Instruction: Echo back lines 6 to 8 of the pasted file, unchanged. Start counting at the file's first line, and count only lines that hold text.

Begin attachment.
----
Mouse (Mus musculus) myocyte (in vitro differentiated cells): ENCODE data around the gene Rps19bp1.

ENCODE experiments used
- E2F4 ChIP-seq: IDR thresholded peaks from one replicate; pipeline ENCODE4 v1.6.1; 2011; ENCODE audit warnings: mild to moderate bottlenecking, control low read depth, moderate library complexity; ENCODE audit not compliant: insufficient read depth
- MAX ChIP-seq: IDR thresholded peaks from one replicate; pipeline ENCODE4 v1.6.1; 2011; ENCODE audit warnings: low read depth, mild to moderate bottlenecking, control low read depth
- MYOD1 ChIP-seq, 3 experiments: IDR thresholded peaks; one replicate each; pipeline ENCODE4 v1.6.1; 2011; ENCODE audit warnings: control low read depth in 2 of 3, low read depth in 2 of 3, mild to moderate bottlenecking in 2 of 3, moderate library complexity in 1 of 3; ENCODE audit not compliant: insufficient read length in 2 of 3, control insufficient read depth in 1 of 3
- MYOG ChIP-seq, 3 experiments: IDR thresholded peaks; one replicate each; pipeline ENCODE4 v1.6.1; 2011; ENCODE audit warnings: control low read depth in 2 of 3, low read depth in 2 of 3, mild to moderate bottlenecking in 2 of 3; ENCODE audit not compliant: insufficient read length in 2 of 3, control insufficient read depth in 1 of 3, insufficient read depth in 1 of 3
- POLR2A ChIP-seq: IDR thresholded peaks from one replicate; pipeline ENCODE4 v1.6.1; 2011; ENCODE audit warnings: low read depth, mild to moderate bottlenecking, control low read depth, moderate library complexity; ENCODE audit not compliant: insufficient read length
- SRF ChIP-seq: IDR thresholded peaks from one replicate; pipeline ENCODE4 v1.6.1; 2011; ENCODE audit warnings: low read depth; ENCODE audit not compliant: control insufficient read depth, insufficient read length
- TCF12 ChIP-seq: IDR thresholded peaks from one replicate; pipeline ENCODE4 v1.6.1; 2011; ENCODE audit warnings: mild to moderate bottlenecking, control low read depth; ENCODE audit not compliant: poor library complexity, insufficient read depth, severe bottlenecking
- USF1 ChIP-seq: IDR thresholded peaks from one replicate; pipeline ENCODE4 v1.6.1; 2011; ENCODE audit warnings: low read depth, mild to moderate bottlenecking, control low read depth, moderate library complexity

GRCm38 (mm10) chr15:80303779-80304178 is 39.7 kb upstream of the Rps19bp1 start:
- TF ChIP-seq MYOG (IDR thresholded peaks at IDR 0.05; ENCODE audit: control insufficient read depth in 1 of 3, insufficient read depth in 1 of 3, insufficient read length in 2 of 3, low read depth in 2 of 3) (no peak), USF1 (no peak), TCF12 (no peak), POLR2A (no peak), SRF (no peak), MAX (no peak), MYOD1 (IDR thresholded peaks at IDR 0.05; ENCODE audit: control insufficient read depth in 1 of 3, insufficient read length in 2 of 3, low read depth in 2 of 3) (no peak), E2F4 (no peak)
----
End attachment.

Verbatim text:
- MYOG ChIP-seq, 3 experiments: IDR thresholded peaks; one replicate each; pipeline ENCODE4 v1.6.1; 2011; ENCODE audit warnings: control low read depth in 2 of 3, low read depth in 2 of 3, mild to moderate bottlenecking in 2 of 3; ENCODE audit not compliant: insufficient read length in 2 of 3, control insufficient read depth in 1 of 3, insufficient read depth in 1 of 3
- POLR2A ChIP-seq: IDR thresholded peaks from one replicate; pipeline ENCODE4 v1.6.1; 2011; ENCODE audit warnings: low read depth, mild to moderate bottlenecking, control low read depth, moderate library complexity; ENCODE audit not compliant: insufficient read length
- SRF ChIP-seq: IDR thresholded peaks from one replicate; pipeline ENCODE4 v1.6.1; 2011; ENCODE audit warnings: low read depth; ENCODE audit not compliant: control insufficient read depth, insufficient read length